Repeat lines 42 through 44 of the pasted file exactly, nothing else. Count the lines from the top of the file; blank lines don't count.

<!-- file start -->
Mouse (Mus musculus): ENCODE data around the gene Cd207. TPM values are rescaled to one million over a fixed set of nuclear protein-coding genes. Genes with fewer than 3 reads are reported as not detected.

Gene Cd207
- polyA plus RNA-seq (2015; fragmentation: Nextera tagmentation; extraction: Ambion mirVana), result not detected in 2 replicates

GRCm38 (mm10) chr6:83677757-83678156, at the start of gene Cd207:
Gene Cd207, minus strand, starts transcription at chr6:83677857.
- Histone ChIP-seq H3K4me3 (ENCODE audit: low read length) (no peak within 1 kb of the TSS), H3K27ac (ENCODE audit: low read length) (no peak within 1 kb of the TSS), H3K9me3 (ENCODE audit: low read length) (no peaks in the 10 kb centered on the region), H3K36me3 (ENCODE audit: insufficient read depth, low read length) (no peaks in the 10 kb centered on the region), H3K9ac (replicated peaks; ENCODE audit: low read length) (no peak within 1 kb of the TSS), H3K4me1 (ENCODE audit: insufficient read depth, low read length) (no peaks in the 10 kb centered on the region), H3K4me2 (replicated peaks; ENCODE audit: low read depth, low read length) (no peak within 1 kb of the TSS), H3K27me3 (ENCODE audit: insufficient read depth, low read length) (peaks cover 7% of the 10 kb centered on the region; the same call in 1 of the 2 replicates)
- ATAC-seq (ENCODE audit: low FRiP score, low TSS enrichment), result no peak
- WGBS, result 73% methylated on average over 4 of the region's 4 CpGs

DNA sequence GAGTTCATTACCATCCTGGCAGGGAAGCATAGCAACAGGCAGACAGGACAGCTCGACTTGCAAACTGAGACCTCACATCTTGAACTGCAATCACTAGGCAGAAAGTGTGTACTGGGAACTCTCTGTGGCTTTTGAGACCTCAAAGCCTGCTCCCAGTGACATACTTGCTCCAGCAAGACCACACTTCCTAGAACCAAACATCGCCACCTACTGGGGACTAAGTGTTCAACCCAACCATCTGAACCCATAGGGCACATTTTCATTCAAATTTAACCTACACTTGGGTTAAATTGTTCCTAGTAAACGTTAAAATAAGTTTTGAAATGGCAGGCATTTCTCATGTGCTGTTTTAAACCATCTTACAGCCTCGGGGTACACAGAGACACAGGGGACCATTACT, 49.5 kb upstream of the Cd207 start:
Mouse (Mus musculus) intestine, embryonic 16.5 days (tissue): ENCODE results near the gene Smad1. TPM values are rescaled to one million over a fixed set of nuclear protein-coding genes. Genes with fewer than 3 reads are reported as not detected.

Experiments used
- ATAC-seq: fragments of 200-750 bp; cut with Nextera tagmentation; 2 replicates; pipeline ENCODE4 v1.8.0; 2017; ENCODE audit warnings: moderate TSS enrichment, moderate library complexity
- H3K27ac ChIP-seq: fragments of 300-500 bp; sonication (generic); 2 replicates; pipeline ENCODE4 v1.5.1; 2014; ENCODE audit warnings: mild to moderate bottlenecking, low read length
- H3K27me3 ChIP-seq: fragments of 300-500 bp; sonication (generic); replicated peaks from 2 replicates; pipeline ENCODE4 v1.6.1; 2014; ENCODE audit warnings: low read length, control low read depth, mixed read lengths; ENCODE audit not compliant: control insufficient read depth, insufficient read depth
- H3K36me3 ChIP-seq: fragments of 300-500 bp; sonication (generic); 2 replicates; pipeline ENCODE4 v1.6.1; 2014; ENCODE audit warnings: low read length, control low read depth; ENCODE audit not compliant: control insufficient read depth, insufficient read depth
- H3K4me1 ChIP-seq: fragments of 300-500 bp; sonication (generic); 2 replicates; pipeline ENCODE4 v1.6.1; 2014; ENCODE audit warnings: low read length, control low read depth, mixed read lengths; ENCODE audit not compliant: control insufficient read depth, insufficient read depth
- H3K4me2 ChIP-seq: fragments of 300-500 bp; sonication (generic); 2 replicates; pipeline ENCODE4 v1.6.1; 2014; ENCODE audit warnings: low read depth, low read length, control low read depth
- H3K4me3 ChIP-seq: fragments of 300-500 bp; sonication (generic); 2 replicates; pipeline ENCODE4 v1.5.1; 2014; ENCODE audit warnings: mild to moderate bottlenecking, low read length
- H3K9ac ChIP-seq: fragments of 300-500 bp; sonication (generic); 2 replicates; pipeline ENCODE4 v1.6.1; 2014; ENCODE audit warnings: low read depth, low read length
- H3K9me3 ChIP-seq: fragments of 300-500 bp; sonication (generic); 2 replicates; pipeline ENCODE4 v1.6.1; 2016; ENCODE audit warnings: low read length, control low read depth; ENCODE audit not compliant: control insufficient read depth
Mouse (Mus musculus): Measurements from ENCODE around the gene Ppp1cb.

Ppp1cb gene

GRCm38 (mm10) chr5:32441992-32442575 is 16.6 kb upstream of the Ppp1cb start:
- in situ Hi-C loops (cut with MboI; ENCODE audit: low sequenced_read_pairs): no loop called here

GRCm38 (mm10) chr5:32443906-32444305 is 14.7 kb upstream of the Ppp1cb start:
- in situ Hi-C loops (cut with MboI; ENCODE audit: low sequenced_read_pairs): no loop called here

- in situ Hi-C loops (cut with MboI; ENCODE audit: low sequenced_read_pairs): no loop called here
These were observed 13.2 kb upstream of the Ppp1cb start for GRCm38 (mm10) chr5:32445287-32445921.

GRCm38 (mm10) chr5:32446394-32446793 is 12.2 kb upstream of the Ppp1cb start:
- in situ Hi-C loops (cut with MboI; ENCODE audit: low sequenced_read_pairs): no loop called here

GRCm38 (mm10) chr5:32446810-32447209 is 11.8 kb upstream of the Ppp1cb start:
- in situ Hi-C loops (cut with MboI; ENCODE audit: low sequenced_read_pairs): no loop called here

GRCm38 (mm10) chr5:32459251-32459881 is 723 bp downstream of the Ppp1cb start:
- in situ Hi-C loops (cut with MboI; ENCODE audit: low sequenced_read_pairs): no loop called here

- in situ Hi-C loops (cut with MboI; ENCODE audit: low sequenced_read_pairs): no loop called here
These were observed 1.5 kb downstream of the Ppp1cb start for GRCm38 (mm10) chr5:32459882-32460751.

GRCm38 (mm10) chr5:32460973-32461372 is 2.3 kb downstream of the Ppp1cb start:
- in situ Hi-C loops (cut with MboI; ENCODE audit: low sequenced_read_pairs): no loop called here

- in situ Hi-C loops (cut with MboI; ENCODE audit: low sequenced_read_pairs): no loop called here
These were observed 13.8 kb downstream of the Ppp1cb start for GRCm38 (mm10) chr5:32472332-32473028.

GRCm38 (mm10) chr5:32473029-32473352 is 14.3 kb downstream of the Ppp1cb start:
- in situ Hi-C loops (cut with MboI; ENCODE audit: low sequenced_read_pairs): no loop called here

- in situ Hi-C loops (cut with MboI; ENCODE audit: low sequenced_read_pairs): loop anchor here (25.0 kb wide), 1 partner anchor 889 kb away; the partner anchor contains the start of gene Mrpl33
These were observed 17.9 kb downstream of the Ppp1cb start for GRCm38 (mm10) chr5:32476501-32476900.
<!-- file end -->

- in situ Hi-C loops (cut with MboI; ENCODE audit: low sequenced_read_pairs): no loop called here

- in situ Hi-C loops (cut with MboI; ENCODE audit: low sequenced_read_pairs): loop anchor here (25.0 kb wide), 1 partner anchor 889 kb away; the partner anchor contains the start of gene Mrpl33
These were observed 17.9 kb downstream of the Ppp1cb start for GRCm38 (mm10) chr5:32476501-32476900.